Gravity of scandal will weigh heavily
The narrow, winding road uphill to Jerry Sandusky’s house is a dead end. It was quiet Thursday evening, with just one guy raking leaves. And this street sign:
Sandusky must drive past it every day.
Meanwhile, a couple of miles away, former Penn State football coach Joe Paterno seemed in prison in his house all day. People came to the door — his sons, his grandkids, his longtime coaches, apparently some friends, and maybe even fans — and visited and brought flowers.
Paterno would never come out of his house, a 1960s-looking ranch with a wood-and-stone front. It seemed from a different time.
This was the day after the big bomb dropped at Penn State, when Paterno was fired. He had done so little after allegations of Sandusky’s sexual abuse of a young boy were brought to him. On Wednesday, students turned over a truck and nearly rioted in support of Paterno.
By Thursday, Happy Valley was behind bars.
Everyone here is trapped, and they always will be. Penn State is going to be known for this scandal forever.
Mention Kent State, and people forever will think about the shooting in the 1960s. That school put buildings on top of the site, tried to hide it, forget about it.
But it can’t get out from under it.
And from now on, Paterno and Penn State will be under this.
It isn’t just them. Assistant coach Mike McQueary is trapped, too. He had the misfortune of reportedly witnessing one of the crimes that Sandusky is alleged to have committed. Then, McQueary ran out, called his father and waited until the next day to tell Paterno what he had seen.
He didn’t even help the boy at the time.
Early in the day Thursday, it appeared that McQueary would be forced to coach Saturday’s game against Nebraska from the press box. It was safer for him there than on the field; he had been receiving threats, according to Penn State.
By the end of the night, the school announced that there had been too many threats against McQueary. He will not be at the game.
Paterno knew of an allegation about Sandusky with a boy in the shower in 1998. When another allegation came in 2002, his conscience should have insisted that he do something. He told his boss, the athletic director. As you know by now: No one at Penn State called the police.
Sandusky went on working at his charity for disadvantaged and vulnerable kids.
Children who have been molested or raped face a stigma. It is so hard for them to come forward, especially if their attacker is a person in power. Sexual assault is a crime based on fear and silence and intimidation.
So when students rallied in support of Paterno — offering such a public show of affection for him after what he did, or didn’t do — it didn’t do any good for these alleged victims.
I walked around campus Thursday, in the calm. At the football stadium, people kept stopping to have their pictures taken next to the Paterno statue. One student, a freshman, told me she is worried about getting a job with Penn State on her résumé.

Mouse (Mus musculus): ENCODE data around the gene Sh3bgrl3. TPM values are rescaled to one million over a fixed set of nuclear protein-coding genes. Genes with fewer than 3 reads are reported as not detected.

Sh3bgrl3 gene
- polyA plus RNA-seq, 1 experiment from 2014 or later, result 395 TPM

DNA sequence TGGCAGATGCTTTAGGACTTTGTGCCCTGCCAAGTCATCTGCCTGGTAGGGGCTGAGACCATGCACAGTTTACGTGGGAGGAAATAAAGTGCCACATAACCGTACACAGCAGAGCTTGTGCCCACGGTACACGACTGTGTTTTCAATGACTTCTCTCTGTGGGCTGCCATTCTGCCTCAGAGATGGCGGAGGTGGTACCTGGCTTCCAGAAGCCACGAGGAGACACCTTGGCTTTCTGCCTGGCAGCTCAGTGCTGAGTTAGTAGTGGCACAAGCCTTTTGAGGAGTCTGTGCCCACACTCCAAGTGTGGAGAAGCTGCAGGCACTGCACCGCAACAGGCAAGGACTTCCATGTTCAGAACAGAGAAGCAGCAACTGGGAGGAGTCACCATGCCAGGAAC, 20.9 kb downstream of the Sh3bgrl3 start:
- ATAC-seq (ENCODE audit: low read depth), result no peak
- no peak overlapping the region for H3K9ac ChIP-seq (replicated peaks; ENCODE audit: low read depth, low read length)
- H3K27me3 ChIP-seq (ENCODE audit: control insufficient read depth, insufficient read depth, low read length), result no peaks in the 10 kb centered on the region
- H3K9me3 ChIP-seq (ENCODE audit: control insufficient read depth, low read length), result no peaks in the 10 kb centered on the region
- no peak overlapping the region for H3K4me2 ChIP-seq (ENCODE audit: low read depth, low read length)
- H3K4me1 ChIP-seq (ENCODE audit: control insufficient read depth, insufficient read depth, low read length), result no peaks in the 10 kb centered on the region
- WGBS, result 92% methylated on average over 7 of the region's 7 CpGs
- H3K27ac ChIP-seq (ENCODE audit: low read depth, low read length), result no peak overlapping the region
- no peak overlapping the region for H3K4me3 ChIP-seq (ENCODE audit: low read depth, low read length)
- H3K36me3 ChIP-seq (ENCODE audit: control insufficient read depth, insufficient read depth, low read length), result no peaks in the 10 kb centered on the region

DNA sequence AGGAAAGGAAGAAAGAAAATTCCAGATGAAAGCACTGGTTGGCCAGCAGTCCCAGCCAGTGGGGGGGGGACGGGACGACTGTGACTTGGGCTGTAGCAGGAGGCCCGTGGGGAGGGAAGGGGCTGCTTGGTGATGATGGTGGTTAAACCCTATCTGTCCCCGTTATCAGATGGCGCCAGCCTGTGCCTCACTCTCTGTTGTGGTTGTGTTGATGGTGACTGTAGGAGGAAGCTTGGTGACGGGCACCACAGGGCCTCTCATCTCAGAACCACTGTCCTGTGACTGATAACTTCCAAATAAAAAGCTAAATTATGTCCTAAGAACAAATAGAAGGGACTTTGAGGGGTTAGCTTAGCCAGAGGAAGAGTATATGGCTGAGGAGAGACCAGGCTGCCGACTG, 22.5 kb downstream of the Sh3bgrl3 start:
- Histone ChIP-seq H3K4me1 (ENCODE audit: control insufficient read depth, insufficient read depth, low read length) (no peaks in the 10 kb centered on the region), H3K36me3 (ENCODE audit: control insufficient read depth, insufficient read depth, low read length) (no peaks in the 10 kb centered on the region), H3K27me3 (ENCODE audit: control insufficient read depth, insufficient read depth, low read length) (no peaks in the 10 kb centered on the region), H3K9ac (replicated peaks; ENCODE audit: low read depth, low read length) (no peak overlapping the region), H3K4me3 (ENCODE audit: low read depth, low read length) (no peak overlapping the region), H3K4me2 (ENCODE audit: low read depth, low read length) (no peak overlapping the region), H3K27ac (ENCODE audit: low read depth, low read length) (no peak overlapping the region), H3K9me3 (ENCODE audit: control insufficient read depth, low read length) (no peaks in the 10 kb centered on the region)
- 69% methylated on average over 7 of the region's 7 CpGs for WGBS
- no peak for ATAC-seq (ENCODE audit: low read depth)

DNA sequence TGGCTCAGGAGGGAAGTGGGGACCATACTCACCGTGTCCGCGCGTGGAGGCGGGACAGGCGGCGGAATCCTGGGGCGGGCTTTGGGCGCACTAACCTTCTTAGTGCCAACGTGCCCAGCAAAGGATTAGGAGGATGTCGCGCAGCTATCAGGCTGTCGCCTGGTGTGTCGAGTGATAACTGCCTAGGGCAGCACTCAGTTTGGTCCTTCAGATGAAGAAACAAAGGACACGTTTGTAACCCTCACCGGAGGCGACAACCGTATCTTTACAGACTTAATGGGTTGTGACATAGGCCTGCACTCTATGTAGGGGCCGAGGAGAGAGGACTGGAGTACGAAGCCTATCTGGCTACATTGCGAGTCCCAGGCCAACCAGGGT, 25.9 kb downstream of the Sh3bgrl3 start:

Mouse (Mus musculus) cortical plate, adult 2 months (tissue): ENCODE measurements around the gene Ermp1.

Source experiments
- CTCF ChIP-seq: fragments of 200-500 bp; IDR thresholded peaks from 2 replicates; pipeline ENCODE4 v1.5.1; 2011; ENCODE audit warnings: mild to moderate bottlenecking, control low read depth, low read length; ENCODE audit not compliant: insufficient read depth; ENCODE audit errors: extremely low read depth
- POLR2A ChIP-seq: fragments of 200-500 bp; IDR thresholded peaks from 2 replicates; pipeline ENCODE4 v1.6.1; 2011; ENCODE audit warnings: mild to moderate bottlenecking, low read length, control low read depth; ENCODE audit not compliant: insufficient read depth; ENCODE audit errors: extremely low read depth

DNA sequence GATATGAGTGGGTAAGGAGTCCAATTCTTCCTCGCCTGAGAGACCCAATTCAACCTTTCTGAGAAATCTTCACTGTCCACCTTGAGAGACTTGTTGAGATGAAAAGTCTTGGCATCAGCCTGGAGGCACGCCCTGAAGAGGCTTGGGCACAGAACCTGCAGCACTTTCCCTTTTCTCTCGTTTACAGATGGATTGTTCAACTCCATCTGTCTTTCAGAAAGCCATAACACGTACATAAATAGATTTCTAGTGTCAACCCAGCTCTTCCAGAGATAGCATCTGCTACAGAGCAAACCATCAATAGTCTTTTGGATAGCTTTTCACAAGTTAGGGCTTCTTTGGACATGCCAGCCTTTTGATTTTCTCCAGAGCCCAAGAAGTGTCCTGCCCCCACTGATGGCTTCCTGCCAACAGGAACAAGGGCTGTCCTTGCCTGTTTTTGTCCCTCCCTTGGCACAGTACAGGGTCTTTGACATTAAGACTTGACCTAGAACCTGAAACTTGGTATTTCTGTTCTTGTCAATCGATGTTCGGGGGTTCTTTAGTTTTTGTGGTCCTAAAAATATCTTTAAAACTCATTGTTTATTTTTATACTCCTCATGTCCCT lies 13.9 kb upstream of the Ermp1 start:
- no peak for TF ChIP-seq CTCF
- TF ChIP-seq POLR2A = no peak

After letting their emotions out Wednesday, students were faced with a cold reality for the first time since this scandal came up: Now they have to live with it.
One student said that no one on campus knew what to talk about. In classes, they talked about Paterno as therapy.
All officials with microphones decided that this was the day to speak, to make sure that they were on the record as being opposed to child rape.
Pennsylvania Gov. Tom Corbett said, “We must keep in mind when it comes to the safety of children, there can be no margin for error.’’
NCAA president Mark Emmert told ESPN: “No one person, no one program is above the responsibilities (to) society.’’
Two US senators rescinded their support of Paterno for a presidential award. Cars.com withdrew its sponsorship of upcoming games.
They all didn’t want to be trapped, too.
One good thing came of the day: The pregame pep rally scheduled for Friday night was replaced with a candlelight vigil for the alleged victims.
In a much lesser way, these students were victims, too.
See, a big part of student pride at Penn State is wrapped up in having a winning football team doing things right behind a legendary coach. This scandal tears at the students’ identity, which is probably the real reason they pseudo-rioted Wednesday night.
Tom Bradley took over as the new football coach Thursday and had his first news conference, telling people he took the job with mixed emotions. He dodged questions, looked confused. As far as this job goes, he is likely a dead man walking. He and all the other Penn State assistants are surely going to be fired at the end of the year.
All those years of building a brand, building a name. No one will remember the Paterno Library, and don’t be surprised if they change the name. They might take Paterno’s name off the Big Ten trophy, too.
This is the new and lasting reality for Penn State. For decades, football Saturday was everything that Happy Valley could hope for. And you could argue that a game always makes things better, and that this week’s game might give fans a chance for normalcy.
I don’t think so. More likely, it will serve as a reminder of what once was, the freedom the Penn State community loved. To them, it will be like a bird chirping in the sunshine, outside the bars.